CH 27: Archaea and Bacteria Flashcards Preview

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Flashcards in CH 27: Archaea and Bacteria Deck (40)
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1

What are prokaryotes?

a paraphyletic group consisting of bacteria and archaea
-Both lack a membrane bound nucleus

2

What was the Great Oxidation Event?

No Oxygen on earth until Cyanobacteria evolved ability to photosynthesize
-Oxygen is byproduct of photosynthesis and built up over millions of years

3

Why are prokaryotes so diverse?

-Short Generation times
-Live in almost all habitats
-Horizontal Gene Transfer

4

Which domain is Archaea more closely related to?

Eukarya

5

What gives Archaea its resilience, making them extremophiles?

Ether bonded lipids more resistant to heat
-Lipids have extra double/triple bonds that maintain shape and don't denature under high temp/pH

6

What are extremophiles?

Organisms that can occupy habitats with extreme conditions

7

What are the types of extromphiles?

High Salt Content - halophiles

High Temperatures - Hyperthermophiles

8

What are the phyla that make up Domain Archaea?

1) Korachaeota
2) Nanoarchaeota
3) Thaumarchaeota
4) Crenarchaeota
5) Euryarchaeota

9

What kinds of living conditions do bacteria live in?

Mst favor moderate conditions
-some are extremophiles
-Some form symbiotic relationships with Eukaryotes

10

What are the Phyla we need to know for Domain Bacteria?

1. Chlamydiae: Chlamydia
2. Spirochaetes: Syphilis and Lyme disease
3. Actinobacteria: Tuberculosis
4. Cyanobacteria: O2 producers; blue-green algae; can cause toxic algal blooms
5. Proteobacteria: Large group; metabolically diverse; E. coli, influenza

11

What are the characteristics of Phylum Cyanobacteria?

-Photosynthetic bacteria generates Oxygen
-Live in aquatic habitats, wetlands, arid soil surface
-Plant chloroplasts are derived from cyanobacteria
-Live as single cells, colonies or filaments
-Produce Organic Carbon and Fix Nitrogen

12

What Major Subgroup of Phylum Proteobacteria had a large impact on humans?

α-proteobacteria
•Ancestors of mitochondria, Rhizobium, Agrobacterium

13

What is horizontal gene transfer?

Movement of one or more genes from one species to another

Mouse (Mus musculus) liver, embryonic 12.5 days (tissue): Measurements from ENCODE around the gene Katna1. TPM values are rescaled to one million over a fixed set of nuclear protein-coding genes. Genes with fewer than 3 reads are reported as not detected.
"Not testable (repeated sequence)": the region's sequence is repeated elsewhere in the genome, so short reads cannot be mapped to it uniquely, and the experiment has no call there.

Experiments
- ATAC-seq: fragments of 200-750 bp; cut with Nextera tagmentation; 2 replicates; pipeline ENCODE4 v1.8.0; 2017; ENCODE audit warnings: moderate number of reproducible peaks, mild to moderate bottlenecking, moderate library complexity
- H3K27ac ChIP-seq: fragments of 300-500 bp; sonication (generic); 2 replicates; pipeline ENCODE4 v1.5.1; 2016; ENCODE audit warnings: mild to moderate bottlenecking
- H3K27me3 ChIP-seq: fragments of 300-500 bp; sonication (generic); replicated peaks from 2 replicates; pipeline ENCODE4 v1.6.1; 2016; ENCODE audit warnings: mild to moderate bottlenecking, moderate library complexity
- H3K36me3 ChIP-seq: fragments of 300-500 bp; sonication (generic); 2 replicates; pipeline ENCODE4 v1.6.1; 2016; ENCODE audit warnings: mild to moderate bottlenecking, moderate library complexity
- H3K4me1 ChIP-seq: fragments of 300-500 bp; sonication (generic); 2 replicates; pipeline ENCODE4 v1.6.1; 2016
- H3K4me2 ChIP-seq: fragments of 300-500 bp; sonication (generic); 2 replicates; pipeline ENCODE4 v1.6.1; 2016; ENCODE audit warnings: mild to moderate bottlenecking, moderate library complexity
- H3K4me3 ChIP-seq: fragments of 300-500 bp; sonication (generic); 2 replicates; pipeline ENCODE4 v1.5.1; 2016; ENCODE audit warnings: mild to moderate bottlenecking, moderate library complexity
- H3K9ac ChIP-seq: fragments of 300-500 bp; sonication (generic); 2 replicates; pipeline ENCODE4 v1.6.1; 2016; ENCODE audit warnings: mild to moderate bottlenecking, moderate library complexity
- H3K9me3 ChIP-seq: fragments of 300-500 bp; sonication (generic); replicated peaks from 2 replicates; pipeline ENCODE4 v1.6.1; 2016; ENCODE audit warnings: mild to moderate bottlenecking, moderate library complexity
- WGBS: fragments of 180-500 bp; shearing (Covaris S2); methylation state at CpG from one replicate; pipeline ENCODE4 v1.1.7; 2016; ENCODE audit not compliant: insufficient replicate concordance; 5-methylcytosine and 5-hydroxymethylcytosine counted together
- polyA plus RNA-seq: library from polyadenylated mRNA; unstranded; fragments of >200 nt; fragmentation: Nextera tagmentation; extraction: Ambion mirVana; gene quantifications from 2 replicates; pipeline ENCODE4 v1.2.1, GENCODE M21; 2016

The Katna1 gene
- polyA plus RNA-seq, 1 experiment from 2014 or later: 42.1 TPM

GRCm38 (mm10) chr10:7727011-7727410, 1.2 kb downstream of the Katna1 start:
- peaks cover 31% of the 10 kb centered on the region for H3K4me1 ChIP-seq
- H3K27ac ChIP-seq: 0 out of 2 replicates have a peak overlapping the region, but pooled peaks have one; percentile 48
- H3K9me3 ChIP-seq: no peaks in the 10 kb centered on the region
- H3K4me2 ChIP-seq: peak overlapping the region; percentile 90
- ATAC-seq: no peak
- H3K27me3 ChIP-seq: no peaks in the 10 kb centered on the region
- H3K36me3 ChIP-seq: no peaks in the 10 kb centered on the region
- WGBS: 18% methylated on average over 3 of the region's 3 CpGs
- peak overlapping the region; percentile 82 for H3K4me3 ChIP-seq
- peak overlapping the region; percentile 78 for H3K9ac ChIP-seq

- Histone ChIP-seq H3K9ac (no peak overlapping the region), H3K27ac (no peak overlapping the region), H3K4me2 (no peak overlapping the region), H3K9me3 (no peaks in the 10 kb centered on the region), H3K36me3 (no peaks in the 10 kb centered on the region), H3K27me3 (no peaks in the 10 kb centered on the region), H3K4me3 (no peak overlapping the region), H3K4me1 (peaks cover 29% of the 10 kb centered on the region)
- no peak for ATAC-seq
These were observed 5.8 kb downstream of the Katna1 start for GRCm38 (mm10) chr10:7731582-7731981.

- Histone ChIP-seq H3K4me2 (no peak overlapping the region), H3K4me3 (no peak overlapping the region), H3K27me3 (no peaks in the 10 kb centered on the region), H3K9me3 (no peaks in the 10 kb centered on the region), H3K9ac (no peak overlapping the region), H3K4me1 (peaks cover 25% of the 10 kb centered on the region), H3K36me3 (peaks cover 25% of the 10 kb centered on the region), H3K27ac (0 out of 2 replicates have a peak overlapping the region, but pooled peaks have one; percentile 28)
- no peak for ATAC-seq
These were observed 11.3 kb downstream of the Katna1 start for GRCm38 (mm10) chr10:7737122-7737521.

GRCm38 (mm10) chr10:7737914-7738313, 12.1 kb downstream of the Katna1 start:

•Contrasts with vertical gene transfer from parent to progeny
•Increases genetic diversity

14

What are the mechanisms of horizontal gene transfer?

Transformation, Transduction, and Conjugation

15

Explain the mechanism of horizontal gene transfer, transformation.

Transformation
•DNA fragment from donor cell released to environment & taken up by another bacterial cell

16

Explain the mechanism of horizontal gene transfer, transduction.

Transduction
•Virus infects donor cell & bacterial chromosome fragments
•Phage transfers fragment DNA to a recipient cell

17

Explain the mechanism of horizontal gene transfer, conjugation.

Conjugation
•Requires direct contact between bacteria cells
•One bacterium acts as a donor & transfers DNA to recipient cell

18

What are the important concepts of Bacteria and Archaea?

-Both evolved from common ancestor
-Eukaryotic nucleus and cytoplasm likely arose in ancient archaeal organism
-Mitochondria and plastids originated from proteobacteria and cyanobacteria by endosymbiosis

19

What are examples of more complex cell structures in bacteria?

Magnetosomes
-Magnetite Crystals
-Like compass that help bacteria find low O2 habitats

Gas Vesicle
-Adjust buoyancy

20

What are the major shapes of Bacteria?

1) Sphere - cocci
2) Rods - bacilli
3) Comma - vibrios
4) Spiral - spriochaetes
5) Single Cells, pairs, or Filaments

21

What is mucilage?

Also called glycocalyx
-Very sticky composed of polysaccharides and/or proteins

22

What are the functions of mucilage?

1) Evade host defenses
2) Hold colony together (biofilm)
3) Help aquatic bacteria float
4) Binds mineral nutrients
5) Defense against predators
6) Prevents UV damage

23

What are biofilms?

Biofilms: aggregates of microorganisms that secrete adhesive mucilage & glue themselves to surfaces
•Help remain in favorable areas for growth

24

What is quorum sensing?

given enough individuals, signaling molecules released by individuals cause collective behavior
•Moving to a common location
•Secreting mucilage

25

What are the major forms of bacterial cell walls?

Gram-positive or Gram-negative
-differ in peptidoglycan thickness, staining properties & response to antibiotics

26

What are the two methods of motility for bacteria?

Flagella and Pili

27

What are flagella used for in bacteria?

•Important for swimming
•Lack plasma membrane cover of proteins
•Lack internal cytoskeleton of microtubules
•Lack motor protein dynein
•Eukaryotic flagella: repeatedly bend & straighten
•Bacterial flagella: outboard motor

28

What are pili used for in bacteria?

•Twitch or glide across surfaces
•Threadlike structures on surface of cell
•If nutrients are low bacteria glide together & form tiny tree like colonies
•Important for reproduction

29

How do bacteria reproduce?

Binary fission –divide by splitting in two
1. Circular DNA replicates within the cell
2. DNA molecules migrate to opposite ends of cell
3. Cell elongates
4. Cell constricts at middle, pinches off

one cell can become millions in hours

30

How do bacteria survive harsh conditions?

By forming akinetes and endospores